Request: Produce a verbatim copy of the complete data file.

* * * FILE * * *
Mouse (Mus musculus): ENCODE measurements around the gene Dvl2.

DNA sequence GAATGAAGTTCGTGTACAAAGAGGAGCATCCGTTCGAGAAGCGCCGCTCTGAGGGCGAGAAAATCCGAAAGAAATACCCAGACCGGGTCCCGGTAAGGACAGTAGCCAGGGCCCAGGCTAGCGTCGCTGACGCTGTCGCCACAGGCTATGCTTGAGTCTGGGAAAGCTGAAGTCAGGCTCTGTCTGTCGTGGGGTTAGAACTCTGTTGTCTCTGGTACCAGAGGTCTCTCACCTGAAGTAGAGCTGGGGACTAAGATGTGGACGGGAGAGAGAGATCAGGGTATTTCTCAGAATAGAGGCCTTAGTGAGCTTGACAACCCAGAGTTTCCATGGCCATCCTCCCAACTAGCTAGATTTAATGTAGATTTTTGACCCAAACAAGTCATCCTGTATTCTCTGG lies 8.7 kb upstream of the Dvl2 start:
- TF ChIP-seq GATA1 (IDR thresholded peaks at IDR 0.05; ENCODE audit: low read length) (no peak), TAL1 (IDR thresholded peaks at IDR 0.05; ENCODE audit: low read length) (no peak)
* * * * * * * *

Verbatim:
Mouse (Mus musculus): ENCODE measurements around the gene Dvl2.

DNA sequence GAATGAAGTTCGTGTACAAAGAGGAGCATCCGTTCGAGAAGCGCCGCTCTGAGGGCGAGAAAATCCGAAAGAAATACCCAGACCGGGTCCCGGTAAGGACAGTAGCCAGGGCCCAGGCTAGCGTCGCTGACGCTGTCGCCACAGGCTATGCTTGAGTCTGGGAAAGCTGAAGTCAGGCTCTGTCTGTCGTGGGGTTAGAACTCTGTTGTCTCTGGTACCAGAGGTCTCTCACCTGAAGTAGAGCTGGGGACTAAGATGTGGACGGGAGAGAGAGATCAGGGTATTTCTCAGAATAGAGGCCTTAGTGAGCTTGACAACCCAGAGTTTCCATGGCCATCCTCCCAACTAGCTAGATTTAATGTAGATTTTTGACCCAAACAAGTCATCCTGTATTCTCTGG lies 8.7 kb upstream of the Dvl2 start:
- TF ChIP-seq GATA1 (IDR thresholded peaks at IDR 0.05; ENCODE audit: low read length) (no peak), TAL1 (IDR thresholded peaks at IDR 0.05; ENCODE audit: low read length) (no peak)